Gov. Gretchen Whitmer has declared a state of emergency in response to the sub-zero temperatures that are expected to hit Michigan this week.
On Monday evening, Whitmer signed the state of emergency declaration as a surge of arctic air travels to southeast Michigan, bringing with it negative temperatures and potentially record-breaking windchill temperatures.
“Keeping Michiganders safe during this stretch of dangerously cold temperatures is our priority,” Whitmer said in a statement.
“Such widespread, extreme conditions have not occurred in Michigan for many years and it is imperative that we are proactive with record-low temperatures being predicted by the National Weather Service," she said. "Wind chills are predicted as low as 50 degrees below zero in many places, such as metro Detroit which is especially unaccustomed to these temps.”
The state warns residents that frostbite can occur in as little as ten minutes of exposure to extreme cold.
It has issued the following warnings to help educate people about the dangers that can occur in such cold conditions. Residents in need of assistance during extreme cold are urged to call 211.
• Limit your time outside. If you need to go outside, wear layers of warm clothing. Watch for signs of frostbite and hypothermia.
• Signs of frostbite include: loss of feeling and color around the face, fingers and toes, numbness, white or grayish-yellow skin, firm or waxy skin.
• Signs of hypothermia include: shivering, exhaustion, confusion, fumbling hands, memory loss, slurred speech or drowsiness.
• Avoid carbon monoxide poisoning. Only use generators and grills outdoors and away from windows. Never heat your home with a gas stovetop or oven.
• Reduce the risk of a heart attack. Avoid overexertion when shoveling snow.
• Check on neighbors. Older adults and young children are more at risk in extreme cold.
• Pets are also at risk for cold weather injuries and should be kept indoors.
• If travel is necessary, keep a full tank of gas and an emergency preparedness kit in your vehicle. Put warm clothing, such as gloves, blankets and hats, and a cell phone charger in your kit.
The state also suggests taking measures to prevent frozen pipes and what be done in the event that frozen pipes need to be thawed:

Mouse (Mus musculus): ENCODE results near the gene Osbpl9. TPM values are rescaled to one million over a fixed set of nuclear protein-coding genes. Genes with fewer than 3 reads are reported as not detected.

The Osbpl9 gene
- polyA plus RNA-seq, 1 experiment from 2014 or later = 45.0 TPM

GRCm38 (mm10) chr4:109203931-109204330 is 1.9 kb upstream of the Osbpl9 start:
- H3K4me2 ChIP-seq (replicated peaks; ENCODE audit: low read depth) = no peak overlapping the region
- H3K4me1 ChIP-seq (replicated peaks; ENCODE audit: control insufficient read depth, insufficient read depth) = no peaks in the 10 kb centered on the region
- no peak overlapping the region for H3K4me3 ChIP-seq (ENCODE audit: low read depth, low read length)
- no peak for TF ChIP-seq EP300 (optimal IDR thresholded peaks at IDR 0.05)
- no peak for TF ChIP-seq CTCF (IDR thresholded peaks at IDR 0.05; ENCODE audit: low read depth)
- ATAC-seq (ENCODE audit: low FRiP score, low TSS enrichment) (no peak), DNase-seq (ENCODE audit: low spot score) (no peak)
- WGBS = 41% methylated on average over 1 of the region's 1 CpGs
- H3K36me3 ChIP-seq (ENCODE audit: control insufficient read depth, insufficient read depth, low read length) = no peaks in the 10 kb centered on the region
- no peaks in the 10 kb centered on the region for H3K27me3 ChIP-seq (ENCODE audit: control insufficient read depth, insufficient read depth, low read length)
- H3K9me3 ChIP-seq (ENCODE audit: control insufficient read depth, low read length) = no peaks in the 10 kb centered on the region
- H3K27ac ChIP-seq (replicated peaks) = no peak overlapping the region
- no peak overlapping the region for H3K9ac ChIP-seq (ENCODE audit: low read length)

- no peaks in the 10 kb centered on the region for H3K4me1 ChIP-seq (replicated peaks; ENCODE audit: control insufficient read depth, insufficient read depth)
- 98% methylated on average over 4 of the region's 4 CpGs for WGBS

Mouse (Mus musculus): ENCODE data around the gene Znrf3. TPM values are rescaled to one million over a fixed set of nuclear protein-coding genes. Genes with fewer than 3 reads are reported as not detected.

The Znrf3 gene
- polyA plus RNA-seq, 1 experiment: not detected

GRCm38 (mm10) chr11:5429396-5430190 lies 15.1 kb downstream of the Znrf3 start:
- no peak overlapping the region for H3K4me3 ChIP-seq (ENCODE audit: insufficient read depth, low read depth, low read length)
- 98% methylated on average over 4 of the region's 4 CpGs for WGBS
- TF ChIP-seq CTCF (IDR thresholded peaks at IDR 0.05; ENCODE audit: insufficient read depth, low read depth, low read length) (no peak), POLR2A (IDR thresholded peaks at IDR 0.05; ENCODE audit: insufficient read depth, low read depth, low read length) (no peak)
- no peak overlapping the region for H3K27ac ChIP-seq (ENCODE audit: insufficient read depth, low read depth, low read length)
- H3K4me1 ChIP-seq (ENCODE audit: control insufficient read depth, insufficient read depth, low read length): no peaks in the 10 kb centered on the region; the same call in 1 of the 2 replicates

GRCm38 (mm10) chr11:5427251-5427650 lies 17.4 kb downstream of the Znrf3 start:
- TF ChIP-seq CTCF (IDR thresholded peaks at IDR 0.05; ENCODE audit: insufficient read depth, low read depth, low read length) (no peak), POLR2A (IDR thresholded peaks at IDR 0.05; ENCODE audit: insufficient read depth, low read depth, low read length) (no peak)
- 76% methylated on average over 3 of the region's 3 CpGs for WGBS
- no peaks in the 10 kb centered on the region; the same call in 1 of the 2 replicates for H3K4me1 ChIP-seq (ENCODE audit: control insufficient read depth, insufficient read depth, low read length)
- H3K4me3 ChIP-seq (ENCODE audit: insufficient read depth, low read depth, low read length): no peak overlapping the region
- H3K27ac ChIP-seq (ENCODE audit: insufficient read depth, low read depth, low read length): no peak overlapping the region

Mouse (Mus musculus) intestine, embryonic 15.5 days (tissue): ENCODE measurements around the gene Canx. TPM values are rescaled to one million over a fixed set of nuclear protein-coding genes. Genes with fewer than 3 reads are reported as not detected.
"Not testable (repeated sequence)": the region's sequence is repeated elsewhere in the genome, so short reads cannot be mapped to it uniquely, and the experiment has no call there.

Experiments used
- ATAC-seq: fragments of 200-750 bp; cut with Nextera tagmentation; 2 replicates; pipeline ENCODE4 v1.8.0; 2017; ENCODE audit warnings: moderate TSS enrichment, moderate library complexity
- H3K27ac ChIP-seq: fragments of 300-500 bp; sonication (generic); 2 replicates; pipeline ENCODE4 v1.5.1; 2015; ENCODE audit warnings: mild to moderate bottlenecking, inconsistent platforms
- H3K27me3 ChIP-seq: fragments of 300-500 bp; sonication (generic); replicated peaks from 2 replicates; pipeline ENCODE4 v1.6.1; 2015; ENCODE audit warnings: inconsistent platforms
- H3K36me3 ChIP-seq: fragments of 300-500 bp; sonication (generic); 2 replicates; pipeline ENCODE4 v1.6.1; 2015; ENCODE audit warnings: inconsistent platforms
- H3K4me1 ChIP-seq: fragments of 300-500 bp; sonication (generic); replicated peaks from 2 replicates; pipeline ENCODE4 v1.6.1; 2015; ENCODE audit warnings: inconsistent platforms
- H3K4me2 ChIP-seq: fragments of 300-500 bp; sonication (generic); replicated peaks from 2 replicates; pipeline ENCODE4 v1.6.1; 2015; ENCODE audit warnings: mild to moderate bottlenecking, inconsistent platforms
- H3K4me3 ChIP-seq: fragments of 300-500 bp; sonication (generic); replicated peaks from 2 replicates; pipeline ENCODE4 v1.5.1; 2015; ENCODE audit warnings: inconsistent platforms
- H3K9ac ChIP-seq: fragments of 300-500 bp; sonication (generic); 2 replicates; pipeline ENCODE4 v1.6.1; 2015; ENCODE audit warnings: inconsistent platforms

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• Keep garage doors closed if there are water supply lines in the garage.
• Open kitchen and bathroom cabinet doors to allow warmer air to circulate around the plumbing. Be sure to move any harmful cleaners and household chemicals up out of the reach of children.
• When the weather is very cold outside, let the cold-water drip from the faucet served by exposed pipes.
unning water through the pipe - even at a trickle - helps prevent pipes from freezing.
• Keep the thermostat set to the same temperature both during the day and at night. By temporarily suspending the use of lower nighttime temperatures, you may incur a higher heating bill, but you can prevent a costlier repair job if pipes freeze and burst.
• If you will be going away during cold weather, leave the heat on in your home, set to a temperature no lower than 55° F.
To thaw frozen pipes:
• If you turn on a faucet and only a trickle comes out, suspect a frozen pipe. Likely places for frozen pipes include against exterior walls or where your water service enters your home through the foundation.
• Keep the faucet open. As you treat the frozen pipe and the frozen area begins to melt, water will begin to flow through the frozen area. Running water through the pipe will help melt ice in the pipe.
• Apply heat to the section of pipe using an electric heating pad wrapped around the pipe, an electric hair dryer, a portable space heater (kept away from flammable materials), or by wrapping pipes with towels soaked in hot water. Do not use a blowtorch, kerosene or propane heater, charcoal stove, or other open flame device.
• Apply heat until full water pressure is restored. If you are unable to locate the frozen area, if the frozen area is not accessible, or if you cannot thaw the pipe, call a licensed plumber.